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Thread: The brain doesn't forget

  1. #1
    Registered User Tim N's Avatar
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    Apr 2016

    Default The brain doesn't forget

    I had to stop playing mandolin for two months due to moving house - there was really no time left in the day in this period. I wondered how my playing would suffer. Would I remember how to pick those tunes that I'd previously been playing every day. Would my fingers know what to do? Now, finally settled in (but still with masses to sort out) I dared to take my mandolin out of its bag for the first time yesterday, and again tonight. I as mightily relieved to find that my hands instantly knew their way around, and that tunes which I haven't practiced for ages have not disappeared from my memory. A little stiff and slow maybe, but the brain really doesn't forget.
    A testimony, I guess to the brain's ability to embed things that are regularly practiced, and to the enduring nature of muscle memory. Two months is not long, but quite a change to playing every day.
    It was worse with the bike. That was really noticable. Ten kilometers felt like fifty, and my legs were aching some!
    Both will benefit from more practice of course :-)
    "What's that funny guitar thing..?"

  2. #2
    Registered User
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    Oct 2009
    Central Illinois

    Default Re: The brain doesn't forget

    Brains vary !
    My two favorite pastimes are drinking wine and playing the mandolin but most of my friends would rather hear me drink wine! Adapted from quote by Mark Twain------supposedly !

  3. #3

    Default Re: The brain doesn't forget

    I would go a step further and say that,with time,those tunes,patterns,scales become even more user-friendly
    and tattooed in our consciousness to help represent and facilitate our own personal style of playing.

    At times certain tunes will play out even in dreams and idle thoughts. I bet I am not alone in this.

    Still plan to dig out my old bicycle and enjoy some riding again. It's a joyous thing.

  4. #4
    Registered User Roger Moss's Avatar
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    May 2012
    Charlottesville Va

    Default Re: The brain doesn't forget

    My brain rarely forgets, it being fairly immune to new input in the first place. You can't lose what you never had.
    It is the jigsaw. It is purple haze.
    It never stays in one place, but it's not a passing phase,
    It is in the singles bar, in the distance of the face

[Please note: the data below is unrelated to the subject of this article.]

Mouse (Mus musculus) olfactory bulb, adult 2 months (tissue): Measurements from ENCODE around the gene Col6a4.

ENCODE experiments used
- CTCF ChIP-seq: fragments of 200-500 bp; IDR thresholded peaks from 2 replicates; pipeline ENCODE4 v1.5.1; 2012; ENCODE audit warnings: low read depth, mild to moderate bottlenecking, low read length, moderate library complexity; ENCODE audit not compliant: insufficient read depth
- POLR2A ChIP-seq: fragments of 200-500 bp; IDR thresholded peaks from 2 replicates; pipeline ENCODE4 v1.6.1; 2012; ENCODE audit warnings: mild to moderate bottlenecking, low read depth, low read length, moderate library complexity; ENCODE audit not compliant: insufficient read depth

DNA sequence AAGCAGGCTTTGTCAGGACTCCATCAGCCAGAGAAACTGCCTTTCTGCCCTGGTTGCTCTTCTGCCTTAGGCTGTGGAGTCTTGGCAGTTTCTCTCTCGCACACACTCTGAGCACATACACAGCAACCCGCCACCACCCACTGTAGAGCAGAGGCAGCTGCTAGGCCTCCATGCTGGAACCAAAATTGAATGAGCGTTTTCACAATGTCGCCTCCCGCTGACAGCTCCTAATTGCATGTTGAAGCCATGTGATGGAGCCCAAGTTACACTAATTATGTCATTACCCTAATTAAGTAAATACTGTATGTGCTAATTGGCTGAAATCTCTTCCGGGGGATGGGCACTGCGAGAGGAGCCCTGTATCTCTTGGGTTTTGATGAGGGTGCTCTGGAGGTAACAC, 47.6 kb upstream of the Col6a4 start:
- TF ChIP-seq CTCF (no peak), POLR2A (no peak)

It is in between the cages, it is always in a space
    It is here. It is now.

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  6. #5
    I really look like that soliver's Avatar
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    Sep 2015
    Marietta, GA

    Default Re: The brain doesn't forget

    Quote Originally Posted by Roger Moss View Post
    My brain rarely forgets, it being fairly immune to new input in the first place. You can't lose what you never had.
    aka: Spencer
    Eastman MD-305
    Silverangel Econo A #429

    Hand Crafted Mandolin Armrests
    Check them out here

    "You can never cross the ocean unless you have the courage
    to lose sight of the shore, ...and also a boat with no holes in it.

  7. #6

    Default Re: The brain doesn't forget

    My brain forgives, but seldom forgets, unless it's a name.

    "I am not afraid of storms for I am learning how to sail my ship"
    -Louisa May Alcott

    Loar LM-590
    Kentucky KM-272
    Johnson MA-110

  8. #7
    Registered User Ivan Kelsall's Avatar
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    Mar 2006
    Manchester - Lancashire - NW England

    Default Re: The brain doesn't forget

    After 50+ years of playing banjo,it's pretty much sidelined these days,so i might not play for 5 to 6 months. I play it every now & again just to keep the ol' grey cells in touch with one another,& after a half hour or so,i'm doing ok. I'm pretty sure that 'muscle memory' is a large part of remembering 'how to play',but i certainly have forgotten many of the tunes i used to play - that's the ''brain's bit'',
    Weber F-5 'Fern'.
    Lebeda F-5 "Special".
    Stelling Bellflower BANJO
    Tokai - 'Tele-alike'.
    Ellis DeLuxe "A" style.

  9. #8
    Registered User
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    Sep 2015

    Default Re: The brain doesn't forget

    I had not played piano for about 30 years when my church started hitting me up a few years ago to provide "special music" for summer services. I had lost a little fluidity, but the basics were there and it came back to me quickly, and the fluidity returned quickly too. Now I will say I don't pick as difficult pieces to play now as I would have in the past, but muscle memory is a big part of it - my fingers remember where to go, as long as I trust them. (I practice for about a month or so before I start the "special music.")

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